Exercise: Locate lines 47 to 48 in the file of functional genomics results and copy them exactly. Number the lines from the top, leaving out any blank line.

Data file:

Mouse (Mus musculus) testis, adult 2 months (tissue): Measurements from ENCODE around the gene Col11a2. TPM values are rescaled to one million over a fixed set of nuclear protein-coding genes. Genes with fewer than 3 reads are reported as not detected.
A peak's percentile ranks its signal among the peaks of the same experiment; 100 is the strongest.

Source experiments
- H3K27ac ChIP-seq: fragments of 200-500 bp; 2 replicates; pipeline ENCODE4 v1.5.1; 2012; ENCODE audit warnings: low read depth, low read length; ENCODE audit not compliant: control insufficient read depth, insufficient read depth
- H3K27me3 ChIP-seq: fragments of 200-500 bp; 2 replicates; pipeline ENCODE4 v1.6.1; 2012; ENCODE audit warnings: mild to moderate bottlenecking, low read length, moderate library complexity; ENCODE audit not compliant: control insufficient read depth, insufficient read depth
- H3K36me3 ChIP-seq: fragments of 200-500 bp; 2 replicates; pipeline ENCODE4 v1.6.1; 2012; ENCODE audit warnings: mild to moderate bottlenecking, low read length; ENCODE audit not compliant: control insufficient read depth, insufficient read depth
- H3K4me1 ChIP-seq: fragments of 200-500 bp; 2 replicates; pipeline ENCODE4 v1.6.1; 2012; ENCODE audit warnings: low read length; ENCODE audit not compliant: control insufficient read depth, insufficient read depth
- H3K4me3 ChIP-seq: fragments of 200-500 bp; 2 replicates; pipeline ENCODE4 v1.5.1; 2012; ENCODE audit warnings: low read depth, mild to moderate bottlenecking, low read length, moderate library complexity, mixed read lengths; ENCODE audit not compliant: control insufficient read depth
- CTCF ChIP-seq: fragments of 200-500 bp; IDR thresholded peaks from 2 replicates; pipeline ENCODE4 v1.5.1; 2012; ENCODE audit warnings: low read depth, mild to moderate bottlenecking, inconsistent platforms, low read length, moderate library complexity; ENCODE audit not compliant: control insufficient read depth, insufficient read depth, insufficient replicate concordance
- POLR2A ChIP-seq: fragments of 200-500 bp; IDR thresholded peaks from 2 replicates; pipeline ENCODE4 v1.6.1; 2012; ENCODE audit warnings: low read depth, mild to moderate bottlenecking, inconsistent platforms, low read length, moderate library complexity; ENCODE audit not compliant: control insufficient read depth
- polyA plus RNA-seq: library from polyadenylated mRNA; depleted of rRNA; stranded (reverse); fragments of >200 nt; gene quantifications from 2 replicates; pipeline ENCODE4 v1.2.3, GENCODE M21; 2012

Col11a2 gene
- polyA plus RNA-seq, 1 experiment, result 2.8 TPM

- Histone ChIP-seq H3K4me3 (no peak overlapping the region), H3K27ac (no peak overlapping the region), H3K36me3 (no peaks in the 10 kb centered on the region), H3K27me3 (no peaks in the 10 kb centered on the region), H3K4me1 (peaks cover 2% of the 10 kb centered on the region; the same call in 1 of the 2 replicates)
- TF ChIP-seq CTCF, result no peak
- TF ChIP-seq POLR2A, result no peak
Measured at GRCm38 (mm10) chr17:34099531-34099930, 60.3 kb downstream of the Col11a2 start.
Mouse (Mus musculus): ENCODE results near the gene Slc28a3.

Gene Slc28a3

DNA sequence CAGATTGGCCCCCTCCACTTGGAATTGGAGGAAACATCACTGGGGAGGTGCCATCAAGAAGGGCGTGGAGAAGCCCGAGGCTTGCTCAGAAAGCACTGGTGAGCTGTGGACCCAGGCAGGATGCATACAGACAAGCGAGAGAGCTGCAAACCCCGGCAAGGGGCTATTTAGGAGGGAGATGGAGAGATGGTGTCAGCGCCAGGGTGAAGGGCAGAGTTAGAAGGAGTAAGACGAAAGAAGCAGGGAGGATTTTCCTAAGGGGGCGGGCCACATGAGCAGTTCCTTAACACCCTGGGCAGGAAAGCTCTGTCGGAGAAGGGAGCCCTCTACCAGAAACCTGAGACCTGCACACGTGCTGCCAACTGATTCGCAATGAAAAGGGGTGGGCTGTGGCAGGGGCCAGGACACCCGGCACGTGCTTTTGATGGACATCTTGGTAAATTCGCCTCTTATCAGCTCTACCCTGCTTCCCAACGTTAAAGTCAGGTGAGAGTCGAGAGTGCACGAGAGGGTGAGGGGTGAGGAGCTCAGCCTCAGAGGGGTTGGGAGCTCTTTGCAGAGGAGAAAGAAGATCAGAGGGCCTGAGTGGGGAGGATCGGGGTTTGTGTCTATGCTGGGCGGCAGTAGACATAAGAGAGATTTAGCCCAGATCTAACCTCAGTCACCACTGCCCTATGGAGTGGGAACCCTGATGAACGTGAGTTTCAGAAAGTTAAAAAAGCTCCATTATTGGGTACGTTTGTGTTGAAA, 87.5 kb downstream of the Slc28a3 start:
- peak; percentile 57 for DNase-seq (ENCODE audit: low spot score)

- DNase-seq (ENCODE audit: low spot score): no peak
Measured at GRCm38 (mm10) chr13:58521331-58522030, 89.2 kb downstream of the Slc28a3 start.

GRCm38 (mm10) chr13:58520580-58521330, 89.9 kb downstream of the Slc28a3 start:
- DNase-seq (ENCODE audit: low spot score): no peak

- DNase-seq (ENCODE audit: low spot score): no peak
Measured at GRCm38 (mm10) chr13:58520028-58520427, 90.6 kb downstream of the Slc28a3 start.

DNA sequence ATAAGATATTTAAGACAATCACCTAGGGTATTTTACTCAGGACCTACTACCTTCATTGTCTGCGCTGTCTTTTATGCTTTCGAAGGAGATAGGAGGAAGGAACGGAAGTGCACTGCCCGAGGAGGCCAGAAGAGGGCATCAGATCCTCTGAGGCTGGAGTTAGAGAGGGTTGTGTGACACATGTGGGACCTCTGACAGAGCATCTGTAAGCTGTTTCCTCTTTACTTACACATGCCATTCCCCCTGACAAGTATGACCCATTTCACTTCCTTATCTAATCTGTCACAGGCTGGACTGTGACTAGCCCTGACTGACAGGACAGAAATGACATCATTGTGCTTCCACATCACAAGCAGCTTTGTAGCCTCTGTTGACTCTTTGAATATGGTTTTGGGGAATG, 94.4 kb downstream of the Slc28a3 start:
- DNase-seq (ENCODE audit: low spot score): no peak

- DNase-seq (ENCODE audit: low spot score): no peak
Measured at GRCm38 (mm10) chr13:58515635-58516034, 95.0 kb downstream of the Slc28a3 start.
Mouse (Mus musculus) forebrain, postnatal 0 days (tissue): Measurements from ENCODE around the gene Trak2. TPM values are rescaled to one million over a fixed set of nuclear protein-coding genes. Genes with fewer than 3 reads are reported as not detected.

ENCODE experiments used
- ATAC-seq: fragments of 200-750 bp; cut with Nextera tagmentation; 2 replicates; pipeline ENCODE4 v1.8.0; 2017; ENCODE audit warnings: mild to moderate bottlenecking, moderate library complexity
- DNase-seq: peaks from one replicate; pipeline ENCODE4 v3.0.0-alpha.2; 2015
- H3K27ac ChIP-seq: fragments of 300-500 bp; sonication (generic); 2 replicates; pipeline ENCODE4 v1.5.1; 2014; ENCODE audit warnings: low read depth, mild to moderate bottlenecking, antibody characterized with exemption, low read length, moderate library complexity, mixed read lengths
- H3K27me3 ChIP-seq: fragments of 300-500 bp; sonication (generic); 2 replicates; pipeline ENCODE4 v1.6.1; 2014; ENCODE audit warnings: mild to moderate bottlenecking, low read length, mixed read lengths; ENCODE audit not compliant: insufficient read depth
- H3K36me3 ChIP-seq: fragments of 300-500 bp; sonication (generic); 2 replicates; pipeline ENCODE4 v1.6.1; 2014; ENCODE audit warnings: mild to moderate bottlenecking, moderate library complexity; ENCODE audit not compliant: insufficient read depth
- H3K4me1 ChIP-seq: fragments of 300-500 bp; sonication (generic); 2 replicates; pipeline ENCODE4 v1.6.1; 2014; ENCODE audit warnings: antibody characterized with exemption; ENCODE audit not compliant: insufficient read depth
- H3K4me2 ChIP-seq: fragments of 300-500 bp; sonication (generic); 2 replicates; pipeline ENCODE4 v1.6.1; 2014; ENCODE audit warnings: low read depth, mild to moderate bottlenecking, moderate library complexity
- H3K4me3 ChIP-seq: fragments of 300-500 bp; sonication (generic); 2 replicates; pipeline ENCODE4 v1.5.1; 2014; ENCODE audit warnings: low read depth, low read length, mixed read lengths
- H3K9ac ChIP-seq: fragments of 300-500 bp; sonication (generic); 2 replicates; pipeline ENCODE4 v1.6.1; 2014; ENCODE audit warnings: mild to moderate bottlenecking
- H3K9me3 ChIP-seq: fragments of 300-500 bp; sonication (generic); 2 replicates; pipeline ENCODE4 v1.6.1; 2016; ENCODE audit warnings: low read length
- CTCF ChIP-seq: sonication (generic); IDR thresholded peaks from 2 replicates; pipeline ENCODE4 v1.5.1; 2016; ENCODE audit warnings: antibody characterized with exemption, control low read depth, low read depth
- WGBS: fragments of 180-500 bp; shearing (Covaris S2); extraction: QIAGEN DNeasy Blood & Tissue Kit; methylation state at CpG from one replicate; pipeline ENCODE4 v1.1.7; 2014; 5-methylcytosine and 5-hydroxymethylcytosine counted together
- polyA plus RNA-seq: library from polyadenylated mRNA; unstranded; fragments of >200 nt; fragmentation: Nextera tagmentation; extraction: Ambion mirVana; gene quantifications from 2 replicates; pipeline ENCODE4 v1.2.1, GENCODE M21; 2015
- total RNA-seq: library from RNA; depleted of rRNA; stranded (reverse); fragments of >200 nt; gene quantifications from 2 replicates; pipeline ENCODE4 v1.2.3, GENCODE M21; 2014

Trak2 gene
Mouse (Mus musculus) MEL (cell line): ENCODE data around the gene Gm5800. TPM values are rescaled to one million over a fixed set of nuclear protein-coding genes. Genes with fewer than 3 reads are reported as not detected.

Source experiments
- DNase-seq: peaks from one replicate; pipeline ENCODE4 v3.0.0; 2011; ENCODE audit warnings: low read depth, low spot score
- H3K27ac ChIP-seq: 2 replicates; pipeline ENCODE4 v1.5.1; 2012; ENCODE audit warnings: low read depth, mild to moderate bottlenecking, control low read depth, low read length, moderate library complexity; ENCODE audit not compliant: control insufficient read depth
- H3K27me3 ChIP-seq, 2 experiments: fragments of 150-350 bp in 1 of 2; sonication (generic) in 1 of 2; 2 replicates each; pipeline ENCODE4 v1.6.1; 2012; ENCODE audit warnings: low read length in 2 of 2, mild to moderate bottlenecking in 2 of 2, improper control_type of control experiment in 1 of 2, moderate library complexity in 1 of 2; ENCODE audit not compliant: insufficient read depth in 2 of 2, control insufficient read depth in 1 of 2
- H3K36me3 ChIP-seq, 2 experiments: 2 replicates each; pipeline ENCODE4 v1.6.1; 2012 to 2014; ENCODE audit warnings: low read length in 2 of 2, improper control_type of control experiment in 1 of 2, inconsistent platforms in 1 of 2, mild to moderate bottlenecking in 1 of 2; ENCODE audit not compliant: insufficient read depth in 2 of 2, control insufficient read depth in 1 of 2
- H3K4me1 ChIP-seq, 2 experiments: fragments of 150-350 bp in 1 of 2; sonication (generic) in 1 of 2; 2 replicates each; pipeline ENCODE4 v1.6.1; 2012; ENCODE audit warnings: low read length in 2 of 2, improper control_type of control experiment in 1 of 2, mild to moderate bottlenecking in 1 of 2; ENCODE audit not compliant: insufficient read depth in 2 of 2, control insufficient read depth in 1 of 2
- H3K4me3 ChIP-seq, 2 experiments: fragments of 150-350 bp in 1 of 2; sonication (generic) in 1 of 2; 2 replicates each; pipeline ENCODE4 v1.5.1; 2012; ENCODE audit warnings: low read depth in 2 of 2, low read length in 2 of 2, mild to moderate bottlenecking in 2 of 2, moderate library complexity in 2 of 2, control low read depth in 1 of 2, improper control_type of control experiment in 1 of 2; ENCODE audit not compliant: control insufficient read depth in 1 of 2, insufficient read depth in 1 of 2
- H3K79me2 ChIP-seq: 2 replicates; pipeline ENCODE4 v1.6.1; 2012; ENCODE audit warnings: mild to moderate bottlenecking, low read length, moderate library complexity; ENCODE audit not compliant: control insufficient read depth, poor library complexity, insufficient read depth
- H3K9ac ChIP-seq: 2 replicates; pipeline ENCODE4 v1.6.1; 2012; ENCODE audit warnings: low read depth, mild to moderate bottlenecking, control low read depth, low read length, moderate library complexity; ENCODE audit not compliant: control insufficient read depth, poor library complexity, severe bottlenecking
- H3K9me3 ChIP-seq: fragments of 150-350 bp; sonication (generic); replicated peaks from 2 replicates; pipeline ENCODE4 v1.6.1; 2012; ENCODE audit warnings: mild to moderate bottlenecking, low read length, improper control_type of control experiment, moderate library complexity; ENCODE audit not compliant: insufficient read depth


- total RNA-seq: library from RNA; depleted of rRNA; stranded (reverse); fragments of >200 nt; gene quantifications from 2 replicates; pipeline ENCODE4 v1.2.3, GENCODE M21; 2014

Trak2 gene